The government denied PSJV’s REA stating that there was no contractual basis for an adjustment of the contract price. The government did provide a time extension of 195 calendar days. PSJV filed a certified claim with the Civilian Board of Contract Appeals (“CBCA”). The government subsequently filed a Motion for Summary Judgment arguing that PSJV had a firm, fixed-price contract, and therefore assumed the risks of unexpected costs. PSJV argued in response that the impacts constituted a cardinal or constructive change.
The CBCA granted the government’s motion, and in doing so, reasoned that PSJV’s firm, fixed-price contract contained FAR 52.249-10 (Default – Fixed Price Construction)—which the Board referred to as the “Excusable Delay” clause—which only allows a contractor additional time, but no additional costs, for acts of God, epidemics, and quarantine restrictions. Furthermore, the CBCA concluded that the contract contained no other risk-shifting provisions that would permit PSJV additional costs for such impacts, and that the government was not required to provide PSJV with direction on how to respond to the Ebola outbreak.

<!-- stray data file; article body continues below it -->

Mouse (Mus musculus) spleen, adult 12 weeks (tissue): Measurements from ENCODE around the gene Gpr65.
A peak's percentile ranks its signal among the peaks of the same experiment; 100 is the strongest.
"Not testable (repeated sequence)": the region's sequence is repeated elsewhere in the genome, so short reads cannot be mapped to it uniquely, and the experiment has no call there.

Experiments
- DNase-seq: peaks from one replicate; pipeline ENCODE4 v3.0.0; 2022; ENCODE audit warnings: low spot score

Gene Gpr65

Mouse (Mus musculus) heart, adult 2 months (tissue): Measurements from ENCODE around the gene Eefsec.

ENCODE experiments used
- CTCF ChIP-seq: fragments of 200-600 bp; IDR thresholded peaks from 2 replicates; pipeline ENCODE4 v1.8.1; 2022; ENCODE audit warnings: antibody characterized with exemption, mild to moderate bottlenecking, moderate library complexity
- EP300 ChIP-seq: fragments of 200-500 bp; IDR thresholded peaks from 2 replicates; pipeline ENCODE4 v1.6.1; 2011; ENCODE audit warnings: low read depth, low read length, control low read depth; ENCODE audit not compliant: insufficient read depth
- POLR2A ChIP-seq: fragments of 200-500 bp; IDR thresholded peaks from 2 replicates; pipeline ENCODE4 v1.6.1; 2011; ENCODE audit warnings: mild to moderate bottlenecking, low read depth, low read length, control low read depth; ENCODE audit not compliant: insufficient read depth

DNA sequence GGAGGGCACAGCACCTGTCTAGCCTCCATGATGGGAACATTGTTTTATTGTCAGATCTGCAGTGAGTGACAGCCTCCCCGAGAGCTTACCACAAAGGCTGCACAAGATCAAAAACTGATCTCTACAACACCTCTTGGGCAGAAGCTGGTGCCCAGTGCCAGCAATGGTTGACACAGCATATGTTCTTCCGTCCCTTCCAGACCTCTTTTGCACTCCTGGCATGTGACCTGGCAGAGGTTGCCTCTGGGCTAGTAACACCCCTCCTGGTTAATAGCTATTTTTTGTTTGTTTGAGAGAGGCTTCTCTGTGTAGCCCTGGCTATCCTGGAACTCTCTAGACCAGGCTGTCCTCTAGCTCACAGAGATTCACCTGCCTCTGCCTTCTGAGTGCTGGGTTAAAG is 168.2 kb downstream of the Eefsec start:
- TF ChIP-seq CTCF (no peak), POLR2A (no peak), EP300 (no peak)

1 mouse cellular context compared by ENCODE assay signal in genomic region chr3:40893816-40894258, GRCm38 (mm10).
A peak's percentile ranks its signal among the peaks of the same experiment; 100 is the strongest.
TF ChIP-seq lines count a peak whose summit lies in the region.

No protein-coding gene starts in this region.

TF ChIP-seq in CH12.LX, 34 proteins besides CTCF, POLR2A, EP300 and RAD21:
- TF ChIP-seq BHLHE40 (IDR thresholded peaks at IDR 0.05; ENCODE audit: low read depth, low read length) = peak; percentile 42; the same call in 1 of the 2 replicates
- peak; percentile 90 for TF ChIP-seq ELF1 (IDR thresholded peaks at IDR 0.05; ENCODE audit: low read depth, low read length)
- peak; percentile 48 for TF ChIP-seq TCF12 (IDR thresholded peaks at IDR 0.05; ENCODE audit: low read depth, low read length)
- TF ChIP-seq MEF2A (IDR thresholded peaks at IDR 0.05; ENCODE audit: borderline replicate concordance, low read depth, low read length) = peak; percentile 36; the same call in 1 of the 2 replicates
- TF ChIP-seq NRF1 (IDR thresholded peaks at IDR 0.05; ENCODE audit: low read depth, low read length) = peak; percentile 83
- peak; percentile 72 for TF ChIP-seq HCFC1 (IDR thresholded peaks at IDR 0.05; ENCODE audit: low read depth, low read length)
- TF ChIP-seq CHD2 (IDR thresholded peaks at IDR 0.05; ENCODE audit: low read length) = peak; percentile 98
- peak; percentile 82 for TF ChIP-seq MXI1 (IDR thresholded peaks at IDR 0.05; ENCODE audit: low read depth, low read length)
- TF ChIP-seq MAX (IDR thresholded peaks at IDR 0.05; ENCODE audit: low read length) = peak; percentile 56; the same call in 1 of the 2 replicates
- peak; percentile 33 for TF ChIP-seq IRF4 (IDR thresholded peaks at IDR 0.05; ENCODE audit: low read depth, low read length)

In response to PSJV’s argument that the impacts from the Ebola outbreak constituted a cardinal change, the CBCA disagreed, finding that the government never changed the description of work to be performed. In addition, the CBCA noted the government’s continued reluctance to provide guidance. Significantly, the Board held:
“Any changes in conditions surrounding performance of the contract arose from the Ebola outbreak and the host country’s reaction to the outbreak”